What’s Better, Office 365 or G Suite?
Once upon a time, it was a no-brainer when it came to which office suite to use for your small business. Microsoft ruled the industry throughout the ’90s and into the 2000s. Then Google introduced Google Docs and Sheets in 2006. Google’s business suite didn’t become popular overnight, but in time it gained new features and ultimately new users. Nowadays, deciding which office suite to use for your business isn’t simple. If you’re trying to decide between Office 365 and G Suite (formerly Google Apps) for your business, we can help. Let’s take a look at each, compare their features, and help you make the right decisions for your team.
What Are Office 365 and G Suite?
Office 365 vs. G Suite: Which is Better?
The quick answer is that it depends. If your business relies on standard document-type formatting, then Office 365 is a clear choice for you. Although you can import and export documents with Google Docs, it’s likely that the formatting won’t survive the back-and-forth between platforms, which can cause a headache and waste time. Google Docs has a wide range of formatting options that are similar to Microsoft Word, but it’s not exactly the same, and could cause issues with teams that rely on the ability to consistently format. On the flip side, if your business simply needs to be able to create documents, templates, spreadsheets, etc. but you do not need the extensive formatting options, the G Suite is a great option.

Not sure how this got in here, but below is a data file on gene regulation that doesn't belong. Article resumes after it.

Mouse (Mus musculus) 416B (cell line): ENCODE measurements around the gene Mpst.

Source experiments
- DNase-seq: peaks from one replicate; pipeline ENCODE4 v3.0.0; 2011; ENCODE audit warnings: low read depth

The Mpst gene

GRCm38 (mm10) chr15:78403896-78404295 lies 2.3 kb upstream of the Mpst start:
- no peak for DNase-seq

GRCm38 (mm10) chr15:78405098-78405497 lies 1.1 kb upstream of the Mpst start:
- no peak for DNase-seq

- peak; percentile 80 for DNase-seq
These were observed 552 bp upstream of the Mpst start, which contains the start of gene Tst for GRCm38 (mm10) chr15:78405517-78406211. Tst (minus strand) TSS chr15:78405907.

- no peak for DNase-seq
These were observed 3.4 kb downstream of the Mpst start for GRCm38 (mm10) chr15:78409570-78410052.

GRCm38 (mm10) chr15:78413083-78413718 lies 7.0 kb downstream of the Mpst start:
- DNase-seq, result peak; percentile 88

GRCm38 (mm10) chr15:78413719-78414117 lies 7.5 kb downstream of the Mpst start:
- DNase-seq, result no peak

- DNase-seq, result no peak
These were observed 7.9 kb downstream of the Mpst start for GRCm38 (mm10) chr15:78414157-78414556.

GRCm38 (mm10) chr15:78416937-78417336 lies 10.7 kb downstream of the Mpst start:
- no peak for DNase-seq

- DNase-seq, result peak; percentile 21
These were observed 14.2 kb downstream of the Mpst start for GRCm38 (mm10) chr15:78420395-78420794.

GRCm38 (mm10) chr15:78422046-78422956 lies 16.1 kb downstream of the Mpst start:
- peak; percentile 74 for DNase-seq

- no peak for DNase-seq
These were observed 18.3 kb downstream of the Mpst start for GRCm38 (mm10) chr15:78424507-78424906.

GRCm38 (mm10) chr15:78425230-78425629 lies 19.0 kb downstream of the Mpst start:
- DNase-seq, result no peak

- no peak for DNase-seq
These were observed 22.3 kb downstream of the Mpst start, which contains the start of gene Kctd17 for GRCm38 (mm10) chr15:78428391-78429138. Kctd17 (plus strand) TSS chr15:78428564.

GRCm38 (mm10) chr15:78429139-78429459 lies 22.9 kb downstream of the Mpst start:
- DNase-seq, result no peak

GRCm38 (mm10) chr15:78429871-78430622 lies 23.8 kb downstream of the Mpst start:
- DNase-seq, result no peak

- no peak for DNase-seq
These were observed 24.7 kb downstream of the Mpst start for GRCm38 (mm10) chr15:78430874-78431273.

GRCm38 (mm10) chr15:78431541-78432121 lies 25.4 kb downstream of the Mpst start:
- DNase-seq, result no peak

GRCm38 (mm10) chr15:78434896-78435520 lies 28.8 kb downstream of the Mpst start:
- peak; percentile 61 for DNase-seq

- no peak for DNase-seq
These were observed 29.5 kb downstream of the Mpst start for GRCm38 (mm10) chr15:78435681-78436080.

Another thing to consider is the age of your business. If your business is young and many of your staff grew up with Gmail and Google Docs, then the web-based interface might be a better fit and easier for your staff to navigate and learn. Considering whether a product would improve or interfere with your team’s productivity is a good idea.
- Google Drive
- Google Docs
- Google Sheets
- Google Slides
- Google Calendar
- Google Keep
- Google Hangouts
- And other Google apps.
Microsoft’s Office 365 includes:
- One Note
- And other Microsoft apps.
Office 365 is the evolution of Microsoft Word that was first released in 1983, long before cloud-based and collaborative software was available. Although Office 365’s design mimics the desktop version, which can make collaboration harder to discover and use, it is an available option. Multiple users can work on the same document at the same time and leave comments, notes, and suggestions. Office 365 uses Skype for video conferencing, but it has some limitations, depending on how you’d like to use it. For example, it doesn’t have free Skype-to-Skype phone calls. This is a feature you would have to purchase for your business. Overall, Office 365 is a bit behind G Suite in terms of collaboration features, which could make it harder for remote workers.